Wednesday, 1 April 2015

Lower Dens – Escape From Evil

When Escape From Evil was posted on NPR's First Listen a week ahead of its release, I couldn't get into it at all. I love Lower Dens' previous albums Twin Hand Movement (2010) and Nootropics (2012), so to find myself disappointed with this long-awaited third album was frustrating. My reaction was similar to when I first heard Wild Beasts' Present Tense – what the fuck is it with bands I love suddenly employing 80s synth sounds and production?! Thankfully there was a lot to enjoy about Present Tense once I got past my objection to the synths – and there's a lot to enjoy about Escape From Evil, too.

Now the album's out and I've had the chance to live with it for a week, the over-riding impression is that Lower Dens have learned how to successfully adapt their sound yet again (the change-up from Twin Hand Movement to Nootropics was, in itself, pretty striking). Following the departure of guitarist Will Adams and miserable sessions working on new songs, Jana Hunter sought a new direction that favoured immediacy, clarity and emotional directness. The best way to understand this evolution in sound is to compare the version of 'Non Grata' that appears here with the version that appeared on a split 7" with Horse Lords released back in 2013. The earlier version has a similarly icy aesthetic to Nootropics, betraying a clear debt to Kraftwerk; the new version on Escape From Evil introduces buoyant layers of instrumental counterpoint, edging it more towards the lurid synth-pop of the 80s. It's certainly the track on the album I found it hardest to warm to, despite the fact it's superficially catchy.

While Nootropics was stark and initially forbidding, these new songs are bright and muscular. This is partly thanks to production help from Chris Coady, Ariel Rechtshaid and John Congleton – which brings the synths to the fore and makes the rhythm section really pop – and partly down to some striking guitar work from both Hunter and new member Walker Teret (Arbouretum, Cass McCombs). At the heart of it all is Hunter's smoky voice, as alluring as ever, but intoning what are, for the most part, some pretty lacklustre lyrics, such as this clanger from 'Electric Current': "I only want to dance with you, all night, on the street". What rescues it all from becoming a shallow, neon nightmare is the conviction of the execution and Hunter's sharp songwriting instincts.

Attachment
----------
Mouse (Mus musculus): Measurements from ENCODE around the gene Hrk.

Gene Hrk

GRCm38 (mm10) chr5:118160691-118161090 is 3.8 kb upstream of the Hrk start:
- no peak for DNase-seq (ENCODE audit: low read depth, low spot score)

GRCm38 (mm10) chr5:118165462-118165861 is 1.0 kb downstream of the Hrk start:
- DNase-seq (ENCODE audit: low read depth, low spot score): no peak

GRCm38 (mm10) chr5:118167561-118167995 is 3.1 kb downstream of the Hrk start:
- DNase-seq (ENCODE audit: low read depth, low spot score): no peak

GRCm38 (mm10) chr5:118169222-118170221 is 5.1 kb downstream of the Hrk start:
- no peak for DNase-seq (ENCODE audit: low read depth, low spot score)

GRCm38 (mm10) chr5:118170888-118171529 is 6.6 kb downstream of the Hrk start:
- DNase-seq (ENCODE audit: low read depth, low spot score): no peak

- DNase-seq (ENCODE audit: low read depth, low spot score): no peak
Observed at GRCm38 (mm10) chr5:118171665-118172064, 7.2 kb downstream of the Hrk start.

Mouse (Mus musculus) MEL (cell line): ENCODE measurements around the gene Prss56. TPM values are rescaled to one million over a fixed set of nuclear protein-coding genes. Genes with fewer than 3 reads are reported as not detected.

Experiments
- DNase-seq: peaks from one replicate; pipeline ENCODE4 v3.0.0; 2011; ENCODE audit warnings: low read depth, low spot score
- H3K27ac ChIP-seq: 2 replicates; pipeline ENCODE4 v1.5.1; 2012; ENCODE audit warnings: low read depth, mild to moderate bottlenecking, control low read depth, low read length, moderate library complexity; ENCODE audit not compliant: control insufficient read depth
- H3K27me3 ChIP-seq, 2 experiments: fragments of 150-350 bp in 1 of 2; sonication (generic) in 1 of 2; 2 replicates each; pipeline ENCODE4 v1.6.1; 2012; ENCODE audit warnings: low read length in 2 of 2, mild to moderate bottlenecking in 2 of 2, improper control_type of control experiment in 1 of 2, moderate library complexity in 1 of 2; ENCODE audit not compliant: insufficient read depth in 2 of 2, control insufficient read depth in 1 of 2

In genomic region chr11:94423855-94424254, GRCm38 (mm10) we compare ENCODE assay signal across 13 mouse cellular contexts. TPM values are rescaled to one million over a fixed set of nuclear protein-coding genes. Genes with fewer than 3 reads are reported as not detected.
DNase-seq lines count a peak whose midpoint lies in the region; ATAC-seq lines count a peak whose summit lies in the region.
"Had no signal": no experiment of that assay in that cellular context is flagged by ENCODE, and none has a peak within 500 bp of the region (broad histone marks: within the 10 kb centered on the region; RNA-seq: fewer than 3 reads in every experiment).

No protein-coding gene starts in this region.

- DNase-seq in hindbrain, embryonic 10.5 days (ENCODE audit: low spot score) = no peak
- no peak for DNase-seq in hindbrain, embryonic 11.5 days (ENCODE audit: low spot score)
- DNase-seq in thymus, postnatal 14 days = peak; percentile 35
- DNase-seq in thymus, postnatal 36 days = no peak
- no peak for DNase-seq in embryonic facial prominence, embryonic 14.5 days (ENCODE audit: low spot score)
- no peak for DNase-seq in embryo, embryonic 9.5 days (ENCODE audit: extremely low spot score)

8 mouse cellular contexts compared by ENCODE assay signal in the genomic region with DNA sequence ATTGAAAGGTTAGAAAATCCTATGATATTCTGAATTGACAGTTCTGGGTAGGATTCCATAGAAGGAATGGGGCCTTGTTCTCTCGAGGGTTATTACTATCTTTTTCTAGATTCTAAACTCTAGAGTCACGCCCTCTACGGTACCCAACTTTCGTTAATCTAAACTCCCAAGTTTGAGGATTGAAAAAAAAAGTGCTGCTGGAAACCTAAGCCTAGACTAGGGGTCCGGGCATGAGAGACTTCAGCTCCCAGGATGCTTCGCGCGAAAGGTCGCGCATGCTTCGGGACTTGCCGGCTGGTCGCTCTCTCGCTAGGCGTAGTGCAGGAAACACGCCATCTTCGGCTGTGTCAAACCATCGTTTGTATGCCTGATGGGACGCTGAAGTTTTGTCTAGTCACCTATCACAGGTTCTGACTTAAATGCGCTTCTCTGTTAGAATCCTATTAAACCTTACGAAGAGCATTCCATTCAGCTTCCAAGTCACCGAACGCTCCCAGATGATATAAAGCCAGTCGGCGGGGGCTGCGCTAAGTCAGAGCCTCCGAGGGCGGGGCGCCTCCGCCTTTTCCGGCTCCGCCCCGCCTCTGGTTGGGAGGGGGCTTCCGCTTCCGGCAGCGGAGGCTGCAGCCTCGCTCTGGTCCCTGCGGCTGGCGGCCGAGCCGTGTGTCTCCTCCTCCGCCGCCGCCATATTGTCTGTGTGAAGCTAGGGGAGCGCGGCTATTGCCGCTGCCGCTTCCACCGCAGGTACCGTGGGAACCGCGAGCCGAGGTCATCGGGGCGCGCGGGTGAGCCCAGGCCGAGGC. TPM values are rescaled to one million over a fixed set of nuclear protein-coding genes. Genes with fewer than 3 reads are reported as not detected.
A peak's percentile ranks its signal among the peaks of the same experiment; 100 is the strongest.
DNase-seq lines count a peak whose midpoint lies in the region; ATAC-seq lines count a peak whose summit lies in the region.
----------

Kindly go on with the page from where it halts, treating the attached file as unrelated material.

First single 'To Die In L.A.' is, inevitably, one of the peppier cuts, but the aforementioned 'Non Grata', the galloping 'Company', with features a seasick, serpentine guitar solo, and stunning closer 'Société Anonyme' are just as upbeat – the latter akin to The Smiths, with nimble guitar lines worthy of Johnny Marr. Gorgeous second single 'Ondine' is an early highlight, while 'Your Heart Still Beating' introduces some steamy breathing space into the middle of the set. The closest this album gets to the Lower Dens of old is probably the morose torch song 'I Am The Earth' and opener 'Sucker's Shangri-La', with its prominent, echoing guitars.

Ultimately, though, I feel ambivalent about this release. It's easy to be cynical about the band's new direction when you think of the recent success of fellow Baltimore bands Future Islands and Beach House. If this album wasn't by Lower Dens, would I spend as much time with it, testing my aversion to 80s production? I think what keeps me intrigued is Hunter's vision: a balance between the stark and the flushed; between distance and intimacy; between the affected and the guileless. I'm conflicted, which is part of what keeps me coming back for more.

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